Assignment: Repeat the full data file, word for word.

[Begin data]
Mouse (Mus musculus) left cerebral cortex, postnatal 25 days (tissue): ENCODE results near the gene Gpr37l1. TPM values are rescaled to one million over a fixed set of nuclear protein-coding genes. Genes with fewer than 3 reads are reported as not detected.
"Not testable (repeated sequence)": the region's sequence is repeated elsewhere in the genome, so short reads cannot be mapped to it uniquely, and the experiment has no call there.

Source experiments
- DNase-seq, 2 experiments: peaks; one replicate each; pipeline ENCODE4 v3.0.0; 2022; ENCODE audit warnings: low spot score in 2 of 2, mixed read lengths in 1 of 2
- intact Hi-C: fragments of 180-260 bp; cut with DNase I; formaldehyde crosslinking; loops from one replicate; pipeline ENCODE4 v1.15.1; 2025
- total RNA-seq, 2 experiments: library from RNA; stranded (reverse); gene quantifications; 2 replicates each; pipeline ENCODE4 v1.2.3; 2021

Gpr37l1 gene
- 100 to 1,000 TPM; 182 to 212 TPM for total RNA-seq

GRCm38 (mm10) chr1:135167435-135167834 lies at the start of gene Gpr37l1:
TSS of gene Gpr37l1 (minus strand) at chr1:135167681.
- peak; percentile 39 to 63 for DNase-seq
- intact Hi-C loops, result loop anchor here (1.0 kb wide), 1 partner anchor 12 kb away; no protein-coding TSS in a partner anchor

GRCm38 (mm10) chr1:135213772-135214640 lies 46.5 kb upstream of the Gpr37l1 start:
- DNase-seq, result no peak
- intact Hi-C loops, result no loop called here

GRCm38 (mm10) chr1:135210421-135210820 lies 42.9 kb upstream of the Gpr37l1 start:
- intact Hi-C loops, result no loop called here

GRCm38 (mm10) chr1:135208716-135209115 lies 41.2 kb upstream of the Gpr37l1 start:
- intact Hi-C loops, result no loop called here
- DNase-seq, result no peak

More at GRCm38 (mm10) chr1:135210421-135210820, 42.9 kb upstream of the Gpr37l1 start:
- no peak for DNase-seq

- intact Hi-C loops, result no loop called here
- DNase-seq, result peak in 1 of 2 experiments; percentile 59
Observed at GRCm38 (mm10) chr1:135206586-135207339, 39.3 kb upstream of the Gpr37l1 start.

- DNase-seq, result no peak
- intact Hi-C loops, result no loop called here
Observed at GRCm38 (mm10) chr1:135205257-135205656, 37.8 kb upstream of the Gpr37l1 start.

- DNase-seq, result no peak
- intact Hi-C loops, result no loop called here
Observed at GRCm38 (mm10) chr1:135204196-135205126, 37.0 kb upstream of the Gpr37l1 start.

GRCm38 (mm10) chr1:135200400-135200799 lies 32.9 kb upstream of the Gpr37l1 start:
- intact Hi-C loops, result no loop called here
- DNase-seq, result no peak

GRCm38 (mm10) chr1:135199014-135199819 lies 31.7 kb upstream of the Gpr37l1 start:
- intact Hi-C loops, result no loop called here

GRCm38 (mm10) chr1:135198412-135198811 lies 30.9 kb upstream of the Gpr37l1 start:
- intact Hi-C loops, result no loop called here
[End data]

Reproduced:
Mouse (Mus musculus) left cerebral cortex, postnatal 25 days (tissue): ENCODE results near the gene Gpr37l1. TPM values are rescaled to one million over a fixed set of nuclear protein-coding genes. Genes with fewer than 3 reads are reported as not detected.
"Not testable (repeated sequence)": the region's sequence is repeated elsewhere in the genome, so short reads cannot be mapped to it uniquely, and the experiment has no call there.

Source experiments
- DNase-seq, 2 experiments: peaks; one replicate each; pipeline ENCODE4 v3.0.0; 2022; ENCODE audit warnings: low spot score in 2 of 2, mixed read lengths in 1 of 2
- intact Hi-C: fragments of 180-260 bp; cut with DNase I; formaldehyde crosslinking; loops from one replicate; pipeline ENCODE4 v1.15.1; 2025
- total RNA-seq, 2 experiments: library from RNA; stranded (reverse); gene quantifications; 2 replicates each; pipeline ENCODE4 v1.2.3; 2021

Gpr37l1 gene
- 100 to 1,000 TPM; 182 to 212 TPM for total RNA-seq

GRCm38 (mm10) chr1:135167435-135167834 lies at the start of gene Gpr37l1:
TSS of gene Gpr37l1 (minus strand) at chr1:135167681.
- peak; percentile 39 to 63 for DNase-seq
- intact Hi-C loops, result loop anchor here (1.0 kb wide), 1 partner anchor 12 kb away; no protein-coding TSS in a partner anchor

GRCm38 (mm10) chr1:135213772-135214640 lies 46.5 kb upstream of the Gpr37l1 start:
- DNase-seq, result no peak
- intact Hi-C loops, result no loop called here

GRCm38 (mm10) chr1:135210421-135210820 lies 42.9 kb upstream of the Gpr37l1 start:
- intact Hi-C loops, result no loop called here

GRCm38 (mm10) chr1:135208716-135209115 lies 41.2 kb upstream of the Gpr37l1 start:
- intact Hi-C loops, result no loop called here
- DNase-seq, result no peak

More at GRCm38 (mm10) chr1:135210421-135210820, 42.9 kb upstream of the Gpr37l1 start:
- no peak for DNase-seq

- intact Hi-C loops, result no loop called here
- DNase-seq, result peak in 1 of 2 experiments; percentile 59
Observed at GRCm38 (mm10) chr1:135206586-135207339, 39.3 kb upstream of the Gpr37l1 start.

- DNase-seq, result no peak
- intact Hi-C loops, result no loop called here
Observed at GRCm38 (mm10) chr1:135205257-135205656, 37.8 kb upstream of the Gpr37l1 start.

- DNase-seq, result no peak
- intact Hi-C loops, result no loop called here
Observed at GRCm38 (mm10) chr1:135204196-135205126, 37.0 kb upstream of the Gpr37l1 start.

GRCm38 (mm10) chr1:135200400-135200799 lies 32.9 kb upstream of the Gpr37l1 start:
- intact Hi-C loops, result no loop called here
- DNase-seq, result no peak

GRCm38 (mm10) chr1:135199014-135199819 lies 31.7 kb upstream of the Gpr37l1 start:
- intact Hi-C loops, result no loop called here

GRCm38 (mm10) chr1:135198412-135198811 lies 30.9 kb upstream of the Gpr37l1 start:
- intact Hi-C loops, result no loop called here